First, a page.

EV 2.0: It Powers Your House
The Japanese seem to be convinced that EVs are the wave of the future. They are so convinced that they are thinking up schemes to use that big expensive battery in the car for other things if the car is not used for other things. Such as when that new EV is sitting in the driveway while Watanabe-san commuted to work using the JR-train. Nissan, Hitachi, and Orix announced that they will work together on turning those batteries-on-wheels into dual-use technology.
“The idea is to prepare the groundwork for an infrastructure in which electric vehicles are part of a broader use of renewable energy,” says The Nikkei [sub]. This is roughly how it’s supposed to work:
- Solar battery-chargers developed by Hitachi will keep the batteries topped off.
- Control systems developed by Nissan enable the lithium ion batteries in the Leaf to power the house when the car is not used.
- Management technologies developed by Orix turn the car in the driveway into a small electric-vehicle car-sharing business.
Japan’s New Energy and Industrial Technology Development Organization, or NEDO, will shoulder two-thirds of the project’s cost. They seem to be so convinced of the success of the EV that they are already worried about it sitting around idle.
If I'm buying a Leaf for $25k, it won't be sitting around much with nothing to do. I get the load-leveling thing - that's a real problem for peaky power sources - but the development would be better spent on stationary batteries dedicated for that purpose. These people forget that drivers expect their cars to run upon command, without thinking about which way the electricity has been flowing lately. Besides, one way load-leveling is accomplished today is by pumping water uphill into reservoirs, then permitting it to flow out into hydroelectric generators when needed.
The life of the battery is likely partly dependent on the number of charge/discharge cycles. Allowing the electric utility to extract power from the battery would increase the number of charge/discharge cycles and, likely, shorten the life of the battery. Will this void the warranty? qslippy, I tend to agree with you, some form of stationary storage makes more sense. Whether or not it's economical quite yet... that's unlikely.. but we'll get there. Demand shaping can save utilities quite a lot of money... which we'd like to see passed along to consumers.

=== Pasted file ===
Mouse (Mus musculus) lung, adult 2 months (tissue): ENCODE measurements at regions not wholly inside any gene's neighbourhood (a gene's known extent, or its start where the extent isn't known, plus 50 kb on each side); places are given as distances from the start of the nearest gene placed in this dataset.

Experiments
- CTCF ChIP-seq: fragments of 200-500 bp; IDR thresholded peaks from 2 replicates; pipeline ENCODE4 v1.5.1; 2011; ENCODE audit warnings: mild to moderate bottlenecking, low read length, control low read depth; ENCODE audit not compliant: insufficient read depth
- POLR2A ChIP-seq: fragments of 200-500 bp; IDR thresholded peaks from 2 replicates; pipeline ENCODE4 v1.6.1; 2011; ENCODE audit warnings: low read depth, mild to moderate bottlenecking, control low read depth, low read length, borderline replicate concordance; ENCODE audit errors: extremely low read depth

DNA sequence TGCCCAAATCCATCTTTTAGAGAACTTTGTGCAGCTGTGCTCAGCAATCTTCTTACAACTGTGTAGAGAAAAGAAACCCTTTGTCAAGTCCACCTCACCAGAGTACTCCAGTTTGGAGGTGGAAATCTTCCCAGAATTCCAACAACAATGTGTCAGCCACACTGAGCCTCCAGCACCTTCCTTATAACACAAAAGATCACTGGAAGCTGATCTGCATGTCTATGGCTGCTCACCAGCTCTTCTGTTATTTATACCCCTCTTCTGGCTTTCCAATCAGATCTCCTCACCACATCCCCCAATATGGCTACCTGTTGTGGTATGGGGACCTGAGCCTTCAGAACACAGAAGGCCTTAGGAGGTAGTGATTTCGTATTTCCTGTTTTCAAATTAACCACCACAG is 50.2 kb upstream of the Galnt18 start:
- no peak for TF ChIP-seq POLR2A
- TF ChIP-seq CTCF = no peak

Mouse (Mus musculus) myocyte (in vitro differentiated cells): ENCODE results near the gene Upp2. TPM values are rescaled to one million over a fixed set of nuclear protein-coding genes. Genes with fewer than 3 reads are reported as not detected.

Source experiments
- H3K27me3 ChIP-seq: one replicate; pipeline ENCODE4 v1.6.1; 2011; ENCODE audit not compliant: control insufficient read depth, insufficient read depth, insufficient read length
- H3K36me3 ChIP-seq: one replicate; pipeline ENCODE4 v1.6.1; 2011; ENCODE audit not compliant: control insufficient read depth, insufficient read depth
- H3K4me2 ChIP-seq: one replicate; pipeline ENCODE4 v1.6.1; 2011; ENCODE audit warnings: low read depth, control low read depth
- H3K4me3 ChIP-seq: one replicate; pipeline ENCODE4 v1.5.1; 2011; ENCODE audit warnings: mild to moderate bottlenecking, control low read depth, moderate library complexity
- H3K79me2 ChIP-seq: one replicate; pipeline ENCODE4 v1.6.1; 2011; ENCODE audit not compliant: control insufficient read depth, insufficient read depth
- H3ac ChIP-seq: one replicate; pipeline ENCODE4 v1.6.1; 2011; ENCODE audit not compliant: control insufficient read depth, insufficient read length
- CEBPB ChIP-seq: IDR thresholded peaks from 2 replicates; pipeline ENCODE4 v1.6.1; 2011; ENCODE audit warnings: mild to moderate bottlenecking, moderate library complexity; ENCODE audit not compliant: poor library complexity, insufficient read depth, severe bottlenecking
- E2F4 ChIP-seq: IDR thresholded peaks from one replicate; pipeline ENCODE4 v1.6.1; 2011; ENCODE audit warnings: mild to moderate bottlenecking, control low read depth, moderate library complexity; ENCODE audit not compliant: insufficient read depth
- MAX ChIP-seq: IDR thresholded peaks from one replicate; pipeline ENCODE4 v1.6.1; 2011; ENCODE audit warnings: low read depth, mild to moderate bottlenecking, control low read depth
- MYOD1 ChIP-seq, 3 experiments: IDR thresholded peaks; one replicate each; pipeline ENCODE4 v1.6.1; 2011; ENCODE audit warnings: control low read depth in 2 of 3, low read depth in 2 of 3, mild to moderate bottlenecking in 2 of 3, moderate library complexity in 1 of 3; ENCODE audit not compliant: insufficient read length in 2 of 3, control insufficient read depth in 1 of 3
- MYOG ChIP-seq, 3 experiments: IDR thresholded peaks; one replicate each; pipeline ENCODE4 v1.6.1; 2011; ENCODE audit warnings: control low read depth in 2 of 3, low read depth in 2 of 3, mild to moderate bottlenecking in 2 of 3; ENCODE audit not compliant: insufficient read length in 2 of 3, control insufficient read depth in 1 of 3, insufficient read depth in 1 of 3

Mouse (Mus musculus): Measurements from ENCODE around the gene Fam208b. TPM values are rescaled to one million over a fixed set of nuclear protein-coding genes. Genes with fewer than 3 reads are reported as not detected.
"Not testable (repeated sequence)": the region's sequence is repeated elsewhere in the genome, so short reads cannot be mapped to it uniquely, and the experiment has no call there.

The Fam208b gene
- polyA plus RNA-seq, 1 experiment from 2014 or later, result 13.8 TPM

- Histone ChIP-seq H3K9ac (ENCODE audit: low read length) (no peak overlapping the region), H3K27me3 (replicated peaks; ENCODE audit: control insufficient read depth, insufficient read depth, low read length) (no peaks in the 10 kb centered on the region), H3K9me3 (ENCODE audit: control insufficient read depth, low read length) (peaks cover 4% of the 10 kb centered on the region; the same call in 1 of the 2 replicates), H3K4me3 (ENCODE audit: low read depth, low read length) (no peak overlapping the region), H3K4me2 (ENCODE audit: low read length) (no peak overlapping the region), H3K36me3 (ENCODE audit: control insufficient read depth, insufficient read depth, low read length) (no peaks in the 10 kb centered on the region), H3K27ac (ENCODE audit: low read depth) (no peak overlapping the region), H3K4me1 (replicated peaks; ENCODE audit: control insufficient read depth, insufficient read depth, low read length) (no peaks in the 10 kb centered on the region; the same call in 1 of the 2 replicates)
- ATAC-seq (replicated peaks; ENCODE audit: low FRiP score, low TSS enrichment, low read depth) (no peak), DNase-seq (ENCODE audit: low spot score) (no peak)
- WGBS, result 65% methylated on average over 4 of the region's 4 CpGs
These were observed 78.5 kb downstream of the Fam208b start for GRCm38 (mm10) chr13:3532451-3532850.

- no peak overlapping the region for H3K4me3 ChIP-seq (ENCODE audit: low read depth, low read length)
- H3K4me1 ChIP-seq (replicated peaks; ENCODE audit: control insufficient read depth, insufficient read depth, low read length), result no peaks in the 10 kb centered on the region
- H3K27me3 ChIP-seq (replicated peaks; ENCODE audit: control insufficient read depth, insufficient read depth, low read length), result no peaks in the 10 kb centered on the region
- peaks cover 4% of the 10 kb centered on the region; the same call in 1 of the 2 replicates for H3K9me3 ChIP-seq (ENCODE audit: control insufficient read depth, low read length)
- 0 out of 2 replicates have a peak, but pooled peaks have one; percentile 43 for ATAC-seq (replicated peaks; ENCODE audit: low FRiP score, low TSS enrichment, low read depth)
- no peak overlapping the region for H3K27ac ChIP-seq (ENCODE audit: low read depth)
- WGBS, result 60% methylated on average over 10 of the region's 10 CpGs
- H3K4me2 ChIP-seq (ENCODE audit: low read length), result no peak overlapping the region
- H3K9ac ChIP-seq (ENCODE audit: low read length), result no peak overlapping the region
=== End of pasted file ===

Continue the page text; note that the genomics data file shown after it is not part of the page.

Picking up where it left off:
I wouldn't get too excited about this (although I'm sure the greenies will). Japan is a small country with a high population density. This makes their extensive public transportation system practical. EVs won't work in Wyoming. In the 1980s, the Japanese were supposed to become the dominant industrial and financial power on the planet. In the field of electronics, they developed analog HD television and were supposed to be close to artificial intelligence. Television is now digital, not analog, and artificial intelligence is still under development.
I don't think it is the greatest idea for the reason that the (expensive) battery life shortens and that I expect my 40-mil radius car to be full of juice at any time and not only half full. The part I don't understand, why is that labeled as news? I don't know about Japan, but every US electric utility talks about that option already as part of the smart grid. I'm sure Japanese talked about that for a long time too and it is just one idea how to deal with peak power since many expensive power plants need to be built just for some hours a year. From news I expect something new that I didn't know 3 years ago. Oh, really the microprocessor is invented? And there is an internet?? Really?